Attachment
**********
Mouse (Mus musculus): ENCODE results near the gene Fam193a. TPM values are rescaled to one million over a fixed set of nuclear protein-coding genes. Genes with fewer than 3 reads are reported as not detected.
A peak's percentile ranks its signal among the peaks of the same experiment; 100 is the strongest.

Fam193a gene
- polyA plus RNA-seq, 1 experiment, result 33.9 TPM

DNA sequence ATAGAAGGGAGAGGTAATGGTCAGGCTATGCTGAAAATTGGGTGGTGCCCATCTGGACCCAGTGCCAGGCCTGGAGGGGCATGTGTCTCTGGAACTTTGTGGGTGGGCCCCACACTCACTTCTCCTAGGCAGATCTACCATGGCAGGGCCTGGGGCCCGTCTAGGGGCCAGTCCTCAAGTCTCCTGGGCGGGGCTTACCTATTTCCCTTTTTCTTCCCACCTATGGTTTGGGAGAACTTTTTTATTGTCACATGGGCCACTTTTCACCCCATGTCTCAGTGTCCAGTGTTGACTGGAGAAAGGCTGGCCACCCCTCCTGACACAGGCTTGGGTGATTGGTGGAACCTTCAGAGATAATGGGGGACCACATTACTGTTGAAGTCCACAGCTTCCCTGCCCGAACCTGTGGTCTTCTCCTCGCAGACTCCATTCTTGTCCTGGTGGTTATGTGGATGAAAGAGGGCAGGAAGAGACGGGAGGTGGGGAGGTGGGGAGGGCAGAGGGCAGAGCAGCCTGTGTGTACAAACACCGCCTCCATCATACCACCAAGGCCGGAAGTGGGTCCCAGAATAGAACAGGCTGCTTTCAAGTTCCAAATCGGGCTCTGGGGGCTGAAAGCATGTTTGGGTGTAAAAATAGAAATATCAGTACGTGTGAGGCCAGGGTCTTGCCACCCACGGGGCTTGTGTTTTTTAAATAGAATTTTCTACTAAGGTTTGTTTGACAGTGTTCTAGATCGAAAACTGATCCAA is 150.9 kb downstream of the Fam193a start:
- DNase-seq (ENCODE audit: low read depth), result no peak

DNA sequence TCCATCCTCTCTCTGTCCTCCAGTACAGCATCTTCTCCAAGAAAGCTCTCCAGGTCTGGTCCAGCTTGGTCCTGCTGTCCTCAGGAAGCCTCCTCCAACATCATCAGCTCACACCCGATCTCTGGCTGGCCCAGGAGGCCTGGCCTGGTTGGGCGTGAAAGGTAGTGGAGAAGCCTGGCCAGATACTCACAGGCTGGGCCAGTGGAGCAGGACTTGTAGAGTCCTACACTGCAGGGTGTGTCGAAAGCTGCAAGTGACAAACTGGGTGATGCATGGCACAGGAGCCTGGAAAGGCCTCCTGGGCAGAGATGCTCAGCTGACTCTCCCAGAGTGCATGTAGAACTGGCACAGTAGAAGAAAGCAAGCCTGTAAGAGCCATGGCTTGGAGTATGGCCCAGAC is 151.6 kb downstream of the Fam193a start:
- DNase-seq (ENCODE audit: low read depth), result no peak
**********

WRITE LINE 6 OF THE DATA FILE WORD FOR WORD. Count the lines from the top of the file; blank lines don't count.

- DNase-seq (ENCODE audit: low read depth), result no peak